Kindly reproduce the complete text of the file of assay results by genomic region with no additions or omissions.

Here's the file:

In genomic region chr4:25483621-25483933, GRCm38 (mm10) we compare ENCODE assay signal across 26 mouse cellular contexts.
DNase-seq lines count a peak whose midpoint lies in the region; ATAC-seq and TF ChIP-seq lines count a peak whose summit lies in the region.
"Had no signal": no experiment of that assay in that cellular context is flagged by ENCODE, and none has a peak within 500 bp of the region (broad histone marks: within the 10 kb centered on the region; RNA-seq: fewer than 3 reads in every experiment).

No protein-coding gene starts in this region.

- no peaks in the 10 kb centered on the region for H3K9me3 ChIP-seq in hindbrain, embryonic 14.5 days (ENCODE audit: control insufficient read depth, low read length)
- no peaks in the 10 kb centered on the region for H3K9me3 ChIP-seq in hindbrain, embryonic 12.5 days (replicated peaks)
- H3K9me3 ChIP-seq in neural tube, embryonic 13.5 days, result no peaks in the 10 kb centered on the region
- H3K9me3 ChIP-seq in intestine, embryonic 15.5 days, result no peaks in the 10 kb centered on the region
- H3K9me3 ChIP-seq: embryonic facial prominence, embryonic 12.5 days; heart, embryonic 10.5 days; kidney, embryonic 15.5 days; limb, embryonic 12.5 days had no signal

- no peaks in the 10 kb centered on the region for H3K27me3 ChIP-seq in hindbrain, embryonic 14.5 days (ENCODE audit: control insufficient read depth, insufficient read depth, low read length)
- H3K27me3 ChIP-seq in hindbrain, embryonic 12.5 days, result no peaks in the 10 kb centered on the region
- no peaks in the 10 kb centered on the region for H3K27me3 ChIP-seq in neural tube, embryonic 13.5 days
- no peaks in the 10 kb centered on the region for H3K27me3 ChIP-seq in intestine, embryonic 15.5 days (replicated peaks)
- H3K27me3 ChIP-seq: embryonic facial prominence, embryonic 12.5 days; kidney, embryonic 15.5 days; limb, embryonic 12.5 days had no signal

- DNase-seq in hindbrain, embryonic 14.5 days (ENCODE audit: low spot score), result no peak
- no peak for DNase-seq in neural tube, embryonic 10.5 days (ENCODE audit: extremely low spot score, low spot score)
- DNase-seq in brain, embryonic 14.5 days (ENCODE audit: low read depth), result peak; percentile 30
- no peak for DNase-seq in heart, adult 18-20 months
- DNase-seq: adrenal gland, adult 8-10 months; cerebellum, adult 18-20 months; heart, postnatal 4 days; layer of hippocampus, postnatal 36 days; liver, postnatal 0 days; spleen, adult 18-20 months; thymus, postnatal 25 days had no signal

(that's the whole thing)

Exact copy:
In genomic region chr4:25483621-25483933, GRCm38 (mm10) we compare ENCODE assay signal across 26 mouse cellular contexts.
DNase-seq lines count a peak whose midpoint lies in the region; ATAC-seq and TF ChIP-seq lines count a peak whose summit lies in the region.
"Had no signal": no experiment of that assay in that cellular context is flagged by ENCODE, and none has a peak within 500 bp of the region (broad histone marks: within the 10 kb centered on the region; RNA-seq: fewer than 3 reads in every experiment).

No protein-coding gene starts in this region.

- no peaks in the 10 kb centered on the region for H3K9me3 ChIP-seq in hindbrain, embryonic 14.5 days (ENCODE audit: control insufficient read depth, low read length)
- no peaks in the 10 kb centered on the region for H3K9me3 ChIP-seq in hindbrain, embryonic 12.5 days (replicated peaks)
- H3K9me3 ChIP-seq in neural tube, embryonic 13.5 days, result no peaks in the 10 kb centered on the region
- H3K9me3 ChIP-seq in intestine, embryonic 15.5 days, result no peaks in the 10 kb centered on the region
- H3K9me3 ChIP-seq: embryonic facial prominence, embryonic 12.5 days; heart, embryonic 10.5 days; kidney, embryonic 15.5 days; limb, embryonic 12.5 days had no signal

- no peaks in the 10 kb centered on the region for H3K27me3 ChIP-seq in hindbrain, embryonic 14.5 days (ENCODE audit: control insufficient read depth, insufficient read depth, low read length)
- H3K27me3 ChIP-seq in hindbrain, embryonic 12.5 days, result no peaks in the 10 kb centered on the region
- no peaks in the 10 kb centered on the region for H3K27me3 ChIP-seq in neural tube, embryonic 13.5 days
- no peaks in the 10 kb centered on the region for H3K27me3 ChIP-seq in intestine, embryonic 15.5 days (replicated peaks)
- H3K27me3 ChIP-seq: embryonic facial prominence, embryonic 12.5 days; kidney, embryonic 15.5 days; limb, embryonic 12.5 days had no signal

- DNase-seq in hindbrain, embryonic 14.5 days (ENCODE audit: low spot score), result no peak
- no peak for DNase-seq in neural tube, embryonic 10.5 days (ENCODE audit: extremely low spot score, low spot score)
- DNase-seq in brain, embryonic 14.5 days (ENCODE audit: low read depth), result peak; percentile 30
- no peak for DNase-seq in heart, adult 18-20 months
- DNase-seq: adrenal gland, adult 8-10 months; cerebellum, adult 18-20 months; heart, postnatal 4 days; layer of hippocampus, postnatal 36 days; liver, postnatal 0 days; spleen, adult 18-20 months; thymus, postnatal 25 days had no signal